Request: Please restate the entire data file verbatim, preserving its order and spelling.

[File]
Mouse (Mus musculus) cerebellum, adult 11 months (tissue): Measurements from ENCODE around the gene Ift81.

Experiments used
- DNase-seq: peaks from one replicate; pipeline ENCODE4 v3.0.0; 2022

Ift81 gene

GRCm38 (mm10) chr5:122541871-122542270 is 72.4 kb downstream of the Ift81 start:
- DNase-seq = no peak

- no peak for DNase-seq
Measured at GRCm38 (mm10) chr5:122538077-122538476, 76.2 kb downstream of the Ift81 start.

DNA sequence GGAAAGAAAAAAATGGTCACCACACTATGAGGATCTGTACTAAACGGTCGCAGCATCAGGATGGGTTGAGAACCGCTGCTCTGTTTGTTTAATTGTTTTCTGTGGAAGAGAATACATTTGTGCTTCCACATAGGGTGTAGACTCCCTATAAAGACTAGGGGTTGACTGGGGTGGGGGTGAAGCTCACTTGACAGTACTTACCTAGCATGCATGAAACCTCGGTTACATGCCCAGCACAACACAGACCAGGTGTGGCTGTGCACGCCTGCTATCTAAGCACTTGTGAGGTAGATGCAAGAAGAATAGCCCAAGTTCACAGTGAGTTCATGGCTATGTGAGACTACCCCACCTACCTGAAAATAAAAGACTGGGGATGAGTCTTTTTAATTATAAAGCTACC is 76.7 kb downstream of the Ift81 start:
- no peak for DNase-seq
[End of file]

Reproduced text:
Mouse (Mus musculus) cerebellum, adult 11 months (tissue): Measurements from ENCODE around the gene Ift81.

Experiments used
- DNase-seq: peaks from one replicate; pipeline ENCODE4 v3.0.0; 2022

Ift81 gene

GRCm38 (mm10) chr5:122541871-122542270 is 72.4 kb downstream of the Ift81 start:
- DNase-seq = no peak

- no peak for DNase-seq
Measured at GRCm38 (mm10) chr5:122538077-122538476, 76.2 kb downstream of the Ift81 start.

DNA sequence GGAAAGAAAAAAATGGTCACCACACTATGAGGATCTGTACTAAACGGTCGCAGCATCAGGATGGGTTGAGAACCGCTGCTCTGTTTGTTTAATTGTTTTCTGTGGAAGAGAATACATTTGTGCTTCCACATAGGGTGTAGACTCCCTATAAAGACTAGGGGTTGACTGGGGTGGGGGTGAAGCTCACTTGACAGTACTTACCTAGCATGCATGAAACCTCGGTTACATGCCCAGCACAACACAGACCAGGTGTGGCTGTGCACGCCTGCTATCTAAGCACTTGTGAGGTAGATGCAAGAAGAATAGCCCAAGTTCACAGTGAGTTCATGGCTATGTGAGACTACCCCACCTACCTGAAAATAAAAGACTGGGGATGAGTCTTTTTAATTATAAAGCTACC is 76.7 kb downstream of the Ift81 start:
- no peak for DNase-seq